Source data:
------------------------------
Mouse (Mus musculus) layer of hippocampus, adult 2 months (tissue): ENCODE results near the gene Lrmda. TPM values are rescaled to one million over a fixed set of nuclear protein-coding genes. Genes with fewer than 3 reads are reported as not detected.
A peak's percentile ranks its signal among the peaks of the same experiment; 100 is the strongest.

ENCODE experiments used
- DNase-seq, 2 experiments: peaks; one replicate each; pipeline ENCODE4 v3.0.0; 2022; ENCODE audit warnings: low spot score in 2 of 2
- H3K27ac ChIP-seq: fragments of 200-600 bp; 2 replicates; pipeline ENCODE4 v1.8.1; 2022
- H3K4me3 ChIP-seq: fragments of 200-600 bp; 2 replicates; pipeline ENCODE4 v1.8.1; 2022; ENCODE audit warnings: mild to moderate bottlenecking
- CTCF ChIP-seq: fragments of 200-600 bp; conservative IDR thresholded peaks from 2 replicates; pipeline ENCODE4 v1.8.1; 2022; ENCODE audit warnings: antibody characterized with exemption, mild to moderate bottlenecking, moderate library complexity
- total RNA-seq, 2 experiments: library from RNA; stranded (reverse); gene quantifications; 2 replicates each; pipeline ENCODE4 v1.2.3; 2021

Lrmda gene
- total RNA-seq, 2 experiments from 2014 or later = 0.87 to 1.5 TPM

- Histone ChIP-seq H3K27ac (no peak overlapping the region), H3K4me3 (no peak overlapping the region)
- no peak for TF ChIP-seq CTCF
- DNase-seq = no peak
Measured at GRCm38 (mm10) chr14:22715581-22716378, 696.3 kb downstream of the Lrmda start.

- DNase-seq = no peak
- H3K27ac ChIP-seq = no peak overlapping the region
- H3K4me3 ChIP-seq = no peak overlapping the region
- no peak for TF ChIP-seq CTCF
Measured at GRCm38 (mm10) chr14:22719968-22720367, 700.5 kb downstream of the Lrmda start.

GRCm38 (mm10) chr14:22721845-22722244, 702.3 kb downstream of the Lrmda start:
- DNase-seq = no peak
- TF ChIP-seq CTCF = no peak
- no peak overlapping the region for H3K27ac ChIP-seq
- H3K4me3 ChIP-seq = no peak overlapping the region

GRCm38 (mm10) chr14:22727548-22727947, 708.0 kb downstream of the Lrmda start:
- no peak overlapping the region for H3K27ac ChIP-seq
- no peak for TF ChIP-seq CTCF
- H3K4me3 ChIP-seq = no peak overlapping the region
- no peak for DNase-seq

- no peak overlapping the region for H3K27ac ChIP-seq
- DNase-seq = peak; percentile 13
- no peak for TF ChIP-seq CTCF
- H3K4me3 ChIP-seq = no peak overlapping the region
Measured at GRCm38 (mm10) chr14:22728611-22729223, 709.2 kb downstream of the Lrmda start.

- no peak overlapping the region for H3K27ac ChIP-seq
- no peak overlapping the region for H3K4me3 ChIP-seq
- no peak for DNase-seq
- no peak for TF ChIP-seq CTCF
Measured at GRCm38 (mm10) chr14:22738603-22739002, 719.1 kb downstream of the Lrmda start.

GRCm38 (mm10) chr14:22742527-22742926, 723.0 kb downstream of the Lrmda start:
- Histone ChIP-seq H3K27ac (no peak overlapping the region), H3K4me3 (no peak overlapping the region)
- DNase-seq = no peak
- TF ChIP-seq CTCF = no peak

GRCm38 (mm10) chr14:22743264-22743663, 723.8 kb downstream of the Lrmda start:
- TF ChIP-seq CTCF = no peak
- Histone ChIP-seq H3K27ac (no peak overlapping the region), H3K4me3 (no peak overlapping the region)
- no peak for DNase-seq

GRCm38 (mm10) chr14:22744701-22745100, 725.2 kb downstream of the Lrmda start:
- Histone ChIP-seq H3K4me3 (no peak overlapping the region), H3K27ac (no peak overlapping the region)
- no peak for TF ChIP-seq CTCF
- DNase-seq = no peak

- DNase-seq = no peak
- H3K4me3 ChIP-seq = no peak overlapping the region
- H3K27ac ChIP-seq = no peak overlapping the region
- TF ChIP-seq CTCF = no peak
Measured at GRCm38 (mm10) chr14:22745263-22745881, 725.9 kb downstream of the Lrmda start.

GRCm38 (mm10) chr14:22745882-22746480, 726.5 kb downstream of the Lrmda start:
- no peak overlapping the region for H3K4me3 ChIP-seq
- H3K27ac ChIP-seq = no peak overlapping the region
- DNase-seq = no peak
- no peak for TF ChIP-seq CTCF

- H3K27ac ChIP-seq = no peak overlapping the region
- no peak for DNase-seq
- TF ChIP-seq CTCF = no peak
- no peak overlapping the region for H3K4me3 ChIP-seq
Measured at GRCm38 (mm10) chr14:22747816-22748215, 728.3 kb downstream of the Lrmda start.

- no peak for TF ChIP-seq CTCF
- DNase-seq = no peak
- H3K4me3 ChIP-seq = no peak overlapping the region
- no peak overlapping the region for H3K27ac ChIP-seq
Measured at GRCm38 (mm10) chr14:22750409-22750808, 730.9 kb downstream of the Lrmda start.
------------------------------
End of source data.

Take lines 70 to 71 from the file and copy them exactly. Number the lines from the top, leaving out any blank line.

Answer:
- no peak overlapping the region for H3K27ac ChIP-seq
Measured at GRCm38 (mm10) chr14:22750409-22750808, 730.9 kb downstream of the Lrmda start.